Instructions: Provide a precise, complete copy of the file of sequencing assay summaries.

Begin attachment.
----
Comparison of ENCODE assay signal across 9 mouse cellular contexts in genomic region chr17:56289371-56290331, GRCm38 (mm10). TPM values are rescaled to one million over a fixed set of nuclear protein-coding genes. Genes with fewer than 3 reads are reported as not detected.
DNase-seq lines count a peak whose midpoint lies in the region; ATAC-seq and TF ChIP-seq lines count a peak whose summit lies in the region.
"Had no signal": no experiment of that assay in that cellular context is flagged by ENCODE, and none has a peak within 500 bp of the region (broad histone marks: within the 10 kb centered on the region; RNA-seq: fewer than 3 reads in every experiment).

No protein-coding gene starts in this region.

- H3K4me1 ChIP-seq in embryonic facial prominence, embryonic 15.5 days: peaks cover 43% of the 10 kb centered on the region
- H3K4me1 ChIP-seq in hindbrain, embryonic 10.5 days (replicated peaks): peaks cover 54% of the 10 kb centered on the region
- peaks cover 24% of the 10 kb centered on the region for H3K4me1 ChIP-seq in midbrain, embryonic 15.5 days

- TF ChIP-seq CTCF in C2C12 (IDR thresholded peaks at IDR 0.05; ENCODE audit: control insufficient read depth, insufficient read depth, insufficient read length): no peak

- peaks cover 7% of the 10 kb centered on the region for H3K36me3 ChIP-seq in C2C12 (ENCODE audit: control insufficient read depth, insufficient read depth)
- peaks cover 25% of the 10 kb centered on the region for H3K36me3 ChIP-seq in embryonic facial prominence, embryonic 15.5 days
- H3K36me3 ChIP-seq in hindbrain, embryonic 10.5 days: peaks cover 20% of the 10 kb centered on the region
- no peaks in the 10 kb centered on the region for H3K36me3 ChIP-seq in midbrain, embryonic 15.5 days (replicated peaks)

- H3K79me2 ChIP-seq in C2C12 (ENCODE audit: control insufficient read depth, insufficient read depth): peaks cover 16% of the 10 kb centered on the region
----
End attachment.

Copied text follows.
Comparison of ENCODE assay signal across 9 mouse cellular contexts in genomic region chr17:56289371-56290331, GRCm38 (mm10). TPM values are rescaled to one million over a fixed set of nuclear protein-coding genes. Genes with fewer than 3 reads are reported as not detected.
DNase-seq lines count a peak whose midpoint lies in the region; ATAC-seq and TF ChIP-seq lines count a peak whose summit lies in the region.
"Had no signal": no experiment of that assay in that cellular context is flagged by ENCODE, and none has a peak within 500 bp of the region (broad histone marks: within the 10 kb centered on the region; RNA-seq: fewer than 3 reads in every experiment).

No protein-coding gene starts in this region.

- H3K4me1 ChIP-seq in embryonic facial prominence, embryonic 15.5 days: peaks cover 43% of the 10 kb centered on the region
- H3K4me1 ChIP-seq in hindbrain, embryonic 10.5 days (replicated peaks): peaks cover 54% of the 10 kb centered on the region
- peaks cover 24% of the 10 kb centered on the region for H3K4me1 ChIP-seq in midbrain, embryonic 15.5 days

- TF ChIP-seq CTCF in C2C12 (IDR thresholded peaks at IDR 0.05; ENCODE audit: control insufficient read depth, insufficient read depth, insufficient read length): no peak

- peaks cover 7% of the 10 kb centered on the region for H3K36me3 ChIP-seq in C2C12 (ENCODE audit: control insufficient read depth, insufficient read depth)
- peaks cover 25% of the 10 kb centered on the region for H3K36me3 ChIP-seq in embryonic facial prominence, embryonic 15.5 days
- H3K36me3 ChIP-seq in hindbrain, embryonic 10.5 days: peaks cover 20% of the 10 kb centered on the region
- no peaks in the 10 kb centered on the region for H3K36me3 ChIP-seq in midbrain, embryonic 15.5 days (replicated peaks)

- H3K79me2 ChIP-seq in C2C12 (ENCODE audit: control insufficient read depth, insufficient read depth): peaks cover 16% of the 10 kb centered on the region